Command Line Reference

The lic command line allows you to execute various commands and options to perform license-related tasks using the Lic CLI Tool. Here is an explanation of the lic command line usage:

lic <assembly|licensefile> [<other assemblies>...] [options]

In the lic command line syntax follow a convention where mandatory parameters are enclosed within angle brackets <...>, while optional parameters are enclosed within square brackets [...]. This convention helps to differentiate between the required parameters that must be provided for the command to execute correctly and the optional parameters that can be omitted or customized based on specific needs.

The lic command line usage consists of the command followed by either an assembly or a license file, along with any additional assemblies that need to be processed. There are also various options that can be used to customize the execution of the command.

Here is a breakdown of the command line usage components:

  1. Input files:

    • <assembly>: Specifies the path to the assembly for which a license needs to be generated.

    • <licensefile>: Specifies the path to an existing license file that needs to be updated or modified.

    • [<other assemblies>...] You can include one or more additional assemblies that will be added to the license file along with the main assembly. These assemblies may be required for licensing purposes.

  2. License Information Options:

    • --id [licid]: Sets the unique identifier for the license.

    • --type <type>: Specifies the license type.

    • --sites <number>: Sets the number of licensed sites.

    • --issuedate [date]: Sets the creation date of the license.

    • --expiredate <date>: Sets the expiration date of the license.

    • --supportexpiredate <date>: Sets the date when product support expires.

    • --assembly <file|name>: Adds an assembly name to the license file.

    • --licensee <[key=]value>: Sets information about the licensee.

  3. Product and Component Options:

    • --product <[key=]value>: Embeds product information into the license.

    • --component <name>: Licenses specific software components within an assembly.

  4. License Restriction Options:

    • --trial <key=value>: Creates a trial license with specified restrictions.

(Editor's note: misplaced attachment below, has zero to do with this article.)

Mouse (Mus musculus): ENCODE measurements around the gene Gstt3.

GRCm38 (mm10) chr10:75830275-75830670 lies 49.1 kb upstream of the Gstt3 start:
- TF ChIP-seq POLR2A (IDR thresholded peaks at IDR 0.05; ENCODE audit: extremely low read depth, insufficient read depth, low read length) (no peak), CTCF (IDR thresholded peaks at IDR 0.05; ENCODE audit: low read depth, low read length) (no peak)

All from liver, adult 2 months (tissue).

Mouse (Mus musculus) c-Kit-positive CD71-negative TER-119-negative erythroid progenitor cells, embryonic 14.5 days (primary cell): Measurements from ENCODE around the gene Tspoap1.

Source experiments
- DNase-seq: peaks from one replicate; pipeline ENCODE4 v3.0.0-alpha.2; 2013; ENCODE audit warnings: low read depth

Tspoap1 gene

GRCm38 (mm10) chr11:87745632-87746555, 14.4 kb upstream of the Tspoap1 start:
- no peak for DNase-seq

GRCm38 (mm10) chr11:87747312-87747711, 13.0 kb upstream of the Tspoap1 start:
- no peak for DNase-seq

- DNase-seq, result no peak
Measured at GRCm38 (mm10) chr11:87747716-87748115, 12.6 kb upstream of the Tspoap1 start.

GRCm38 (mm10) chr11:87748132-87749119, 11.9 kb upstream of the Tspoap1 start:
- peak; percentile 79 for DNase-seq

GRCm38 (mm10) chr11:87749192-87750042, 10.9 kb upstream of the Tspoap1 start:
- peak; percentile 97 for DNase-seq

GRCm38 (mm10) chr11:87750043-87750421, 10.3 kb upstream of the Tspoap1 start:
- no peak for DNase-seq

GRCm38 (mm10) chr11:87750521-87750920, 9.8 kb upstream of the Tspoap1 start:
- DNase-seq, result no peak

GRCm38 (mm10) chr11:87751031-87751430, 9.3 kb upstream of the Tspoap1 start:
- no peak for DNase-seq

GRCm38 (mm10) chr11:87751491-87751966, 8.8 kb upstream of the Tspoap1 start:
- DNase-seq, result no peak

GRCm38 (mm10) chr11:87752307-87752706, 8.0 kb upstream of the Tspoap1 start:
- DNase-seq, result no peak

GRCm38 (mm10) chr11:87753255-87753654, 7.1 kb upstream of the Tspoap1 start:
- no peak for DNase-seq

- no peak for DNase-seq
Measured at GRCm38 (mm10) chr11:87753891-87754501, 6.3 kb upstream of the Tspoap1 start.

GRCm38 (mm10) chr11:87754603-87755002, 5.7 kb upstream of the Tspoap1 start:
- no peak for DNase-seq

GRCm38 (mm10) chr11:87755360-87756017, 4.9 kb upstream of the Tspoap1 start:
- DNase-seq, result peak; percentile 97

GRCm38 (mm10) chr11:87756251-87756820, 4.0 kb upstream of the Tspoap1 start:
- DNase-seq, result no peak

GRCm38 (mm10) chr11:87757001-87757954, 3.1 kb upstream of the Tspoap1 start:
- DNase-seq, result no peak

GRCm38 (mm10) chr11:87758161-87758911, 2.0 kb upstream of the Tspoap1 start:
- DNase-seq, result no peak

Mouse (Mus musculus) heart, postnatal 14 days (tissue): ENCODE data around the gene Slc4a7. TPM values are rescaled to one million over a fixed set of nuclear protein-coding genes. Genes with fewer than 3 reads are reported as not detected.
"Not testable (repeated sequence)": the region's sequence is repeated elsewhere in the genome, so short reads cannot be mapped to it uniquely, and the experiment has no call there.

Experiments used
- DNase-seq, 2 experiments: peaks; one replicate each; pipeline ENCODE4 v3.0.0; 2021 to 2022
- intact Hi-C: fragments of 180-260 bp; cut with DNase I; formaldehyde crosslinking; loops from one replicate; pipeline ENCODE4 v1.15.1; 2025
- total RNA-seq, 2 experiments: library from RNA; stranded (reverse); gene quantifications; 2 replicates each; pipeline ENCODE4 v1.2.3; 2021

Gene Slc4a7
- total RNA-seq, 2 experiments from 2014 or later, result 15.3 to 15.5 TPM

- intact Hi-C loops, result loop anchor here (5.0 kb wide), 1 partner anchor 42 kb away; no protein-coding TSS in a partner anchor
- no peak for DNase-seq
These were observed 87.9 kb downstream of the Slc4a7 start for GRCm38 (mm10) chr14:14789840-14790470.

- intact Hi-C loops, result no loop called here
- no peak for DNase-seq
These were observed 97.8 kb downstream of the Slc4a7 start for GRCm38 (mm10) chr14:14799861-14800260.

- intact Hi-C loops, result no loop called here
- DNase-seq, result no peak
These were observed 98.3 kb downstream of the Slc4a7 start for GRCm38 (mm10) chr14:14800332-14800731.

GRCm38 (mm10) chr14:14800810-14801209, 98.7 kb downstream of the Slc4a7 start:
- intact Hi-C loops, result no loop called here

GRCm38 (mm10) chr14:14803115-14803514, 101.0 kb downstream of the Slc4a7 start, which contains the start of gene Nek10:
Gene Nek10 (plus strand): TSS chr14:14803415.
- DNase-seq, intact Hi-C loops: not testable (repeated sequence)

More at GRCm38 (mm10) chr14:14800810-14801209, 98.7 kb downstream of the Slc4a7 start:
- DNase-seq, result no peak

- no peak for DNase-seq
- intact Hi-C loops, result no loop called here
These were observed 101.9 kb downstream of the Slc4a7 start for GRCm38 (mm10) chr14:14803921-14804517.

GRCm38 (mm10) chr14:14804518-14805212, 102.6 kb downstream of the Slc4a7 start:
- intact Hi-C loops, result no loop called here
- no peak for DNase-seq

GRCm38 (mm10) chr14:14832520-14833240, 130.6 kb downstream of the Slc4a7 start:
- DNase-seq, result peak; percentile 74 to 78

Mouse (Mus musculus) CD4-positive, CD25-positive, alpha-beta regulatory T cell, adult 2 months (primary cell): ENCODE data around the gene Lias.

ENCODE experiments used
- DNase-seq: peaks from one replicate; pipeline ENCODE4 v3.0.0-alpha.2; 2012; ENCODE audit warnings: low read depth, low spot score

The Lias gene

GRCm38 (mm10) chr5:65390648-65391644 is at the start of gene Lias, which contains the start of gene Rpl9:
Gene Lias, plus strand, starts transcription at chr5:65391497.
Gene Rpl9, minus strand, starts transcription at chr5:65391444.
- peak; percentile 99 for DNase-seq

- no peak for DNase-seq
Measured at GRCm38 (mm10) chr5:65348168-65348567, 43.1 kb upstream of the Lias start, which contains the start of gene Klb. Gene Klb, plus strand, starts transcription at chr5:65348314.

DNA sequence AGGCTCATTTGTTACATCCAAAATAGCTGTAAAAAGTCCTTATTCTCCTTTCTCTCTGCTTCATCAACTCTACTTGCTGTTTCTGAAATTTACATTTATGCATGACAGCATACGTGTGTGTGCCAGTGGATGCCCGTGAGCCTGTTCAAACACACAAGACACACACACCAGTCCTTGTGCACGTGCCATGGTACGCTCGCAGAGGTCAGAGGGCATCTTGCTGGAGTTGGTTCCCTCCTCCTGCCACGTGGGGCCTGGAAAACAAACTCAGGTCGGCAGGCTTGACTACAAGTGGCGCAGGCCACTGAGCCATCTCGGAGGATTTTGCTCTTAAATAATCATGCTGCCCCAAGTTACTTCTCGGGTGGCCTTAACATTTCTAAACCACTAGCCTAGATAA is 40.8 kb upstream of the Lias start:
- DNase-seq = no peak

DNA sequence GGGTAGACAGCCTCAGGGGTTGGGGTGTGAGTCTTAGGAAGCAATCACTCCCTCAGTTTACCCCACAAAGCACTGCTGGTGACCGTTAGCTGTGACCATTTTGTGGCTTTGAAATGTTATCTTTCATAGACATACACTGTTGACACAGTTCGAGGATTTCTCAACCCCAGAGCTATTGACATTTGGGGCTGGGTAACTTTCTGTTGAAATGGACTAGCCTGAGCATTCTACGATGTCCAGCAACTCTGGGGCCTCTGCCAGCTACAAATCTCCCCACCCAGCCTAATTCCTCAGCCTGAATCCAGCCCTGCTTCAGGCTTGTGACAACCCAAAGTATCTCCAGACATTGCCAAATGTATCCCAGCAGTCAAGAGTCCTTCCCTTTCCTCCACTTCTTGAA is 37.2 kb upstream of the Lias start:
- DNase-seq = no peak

• --hardware <key=value>: Binds the license to a specific hardware or device.

    • --domain <key=value>: Restricts the license to a specific network domain.

    • --usage <key=value>: Limits the usage context of the license.

    • --beta <key=value>: Tags the license for limited usage of a beta product.

    • --restriction <name:key=value>: Adds or updates custom restrictions.

  5. Output and Input Options:

    • --output <file>: Sets the output file path for the license file.

    • --logfile <file>: Sends output messages to a log file.

    • --makeproject [file]: Creates an MSBuild project file from the command line.

    • --keyfile <file>: Sets the strong name file used for signing the license file.

    • --keyname <container>: Signs the license file using a key container.

    • --keypwd <password>: Specifies the password for signing the license file.

    • --project <file>: Starts Lic.exe using settings from a project file.

By using different combinations of input files and options, you can tailor the behaviour of the tool to suit your specific licensing requirements and automate license generation and management tasks effectively.

Long and Short Options

When using the lic command line tool, there are two types of options available: short options and long options. Short options are represented by a single hyphen followed by a single letter (e.g., -c), while long options are denoted by two hyphens followed by multiple letters (e.g., --component). Each option has a long format, and in some cases, it may also have an alias or a shorter form for convenience. The long format is typically used in examples for clarity, but when describing options, both the long and short forms are provided to improve understanding and aid in memorization. Users can choose to use either the long or short form based on their preference and familiarity.

In addition, some options may have aliases, which serve as shortcuts for their corresponding long options. For example, the --keyfile option has the alias --kf. When parsing long option names, Lic automatically abbreviates the option to its shortest unambiguous form, making it easier and quicker to specify options in the command.

For instance, the --component option can be shortened to --comp, allowing users to save typing effort without sacrificing clarity. Furthermore, certain options can be negated, acting as switches that can be turned on or off using the prefix "no" or "no-" respectively. This allows for fine-grained control over the behaviour of specific options.

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